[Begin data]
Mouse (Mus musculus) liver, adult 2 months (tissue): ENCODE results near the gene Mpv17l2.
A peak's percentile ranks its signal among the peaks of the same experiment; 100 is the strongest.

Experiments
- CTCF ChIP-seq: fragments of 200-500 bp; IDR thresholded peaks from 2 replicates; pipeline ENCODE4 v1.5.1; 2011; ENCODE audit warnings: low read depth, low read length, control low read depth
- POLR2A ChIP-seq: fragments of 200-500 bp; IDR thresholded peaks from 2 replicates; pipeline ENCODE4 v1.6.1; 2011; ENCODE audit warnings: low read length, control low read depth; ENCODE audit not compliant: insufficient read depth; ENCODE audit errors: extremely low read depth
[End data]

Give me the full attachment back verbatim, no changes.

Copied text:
Mouse (Mus musculus) liver, adult 2 months (tissue): ENCODE results near the gene Mpv17l2.
A peak's percentile ranks its signal among the peaks of the same experiment; 100 is the strongest.

Experiments
- CTCF ChIP-seq: fragments of 200-500 bp; IDR thresholded peaks from 2 replicates; pipeline ENCODE4 v1.5.1; 2011; ENCODE audit warnings: low read depth, low read length, control low read depth
- POLR2A ChIP-seq: fragments of 200-500 bp; IDR thresholded peaks from 2 replicates; pipeline ENCODE4 v1.6.1; 2011; ENCODE audit warnings: low read length, control low read depth; ENCODE audit not compliant: insufficient read depth; ENCODE audit errors: extremely low read depth